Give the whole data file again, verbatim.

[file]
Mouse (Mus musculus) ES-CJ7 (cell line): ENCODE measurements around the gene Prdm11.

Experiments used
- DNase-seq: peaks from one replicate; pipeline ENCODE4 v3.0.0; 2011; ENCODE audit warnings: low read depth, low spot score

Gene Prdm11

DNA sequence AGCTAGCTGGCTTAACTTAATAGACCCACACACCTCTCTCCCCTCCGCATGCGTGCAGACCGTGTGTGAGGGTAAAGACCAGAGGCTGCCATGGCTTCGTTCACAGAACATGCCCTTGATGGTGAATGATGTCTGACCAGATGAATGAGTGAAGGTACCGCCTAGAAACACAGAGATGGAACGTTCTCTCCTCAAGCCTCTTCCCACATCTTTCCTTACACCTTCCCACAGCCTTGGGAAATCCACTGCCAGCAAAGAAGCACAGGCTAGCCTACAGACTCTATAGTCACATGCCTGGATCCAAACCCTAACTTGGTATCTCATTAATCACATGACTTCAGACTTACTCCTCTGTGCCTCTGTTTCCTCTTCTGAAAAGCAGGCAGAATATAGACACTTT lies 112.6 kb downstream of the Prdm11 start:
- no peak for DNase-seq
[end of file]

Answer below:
Mouse (Mus musculus) ES-CJ7 (cell line): ENCODE measurements around the gene Prdm11.

Experiments used
- DNase-seq: peaks from one replicate; pipeline ENCODE4 v3.0.0; 2011; ENCODE audit warnings: low read depth, low spot score

Gene Prdm11

DNA sequence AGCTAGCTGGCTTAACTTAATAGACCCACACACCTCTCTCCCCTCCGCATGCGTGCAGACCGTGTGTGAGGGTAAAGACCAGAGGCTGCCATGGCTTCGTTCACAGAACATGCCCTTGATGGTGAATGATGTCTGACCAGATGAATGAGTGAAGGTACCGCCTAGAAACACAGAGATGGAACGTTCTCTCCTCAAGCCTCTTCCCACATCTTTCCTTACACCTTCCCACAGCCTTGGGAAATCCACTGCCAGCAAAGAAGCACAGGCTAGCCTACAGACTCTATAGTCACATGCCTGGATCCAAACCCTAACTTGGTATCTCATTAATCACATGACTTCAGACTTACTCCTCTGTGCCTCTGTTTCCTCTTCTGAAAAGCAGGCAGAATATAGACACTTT lies 112.6 kb downstream of the Prdm11 start:
- no peak for DNase-seq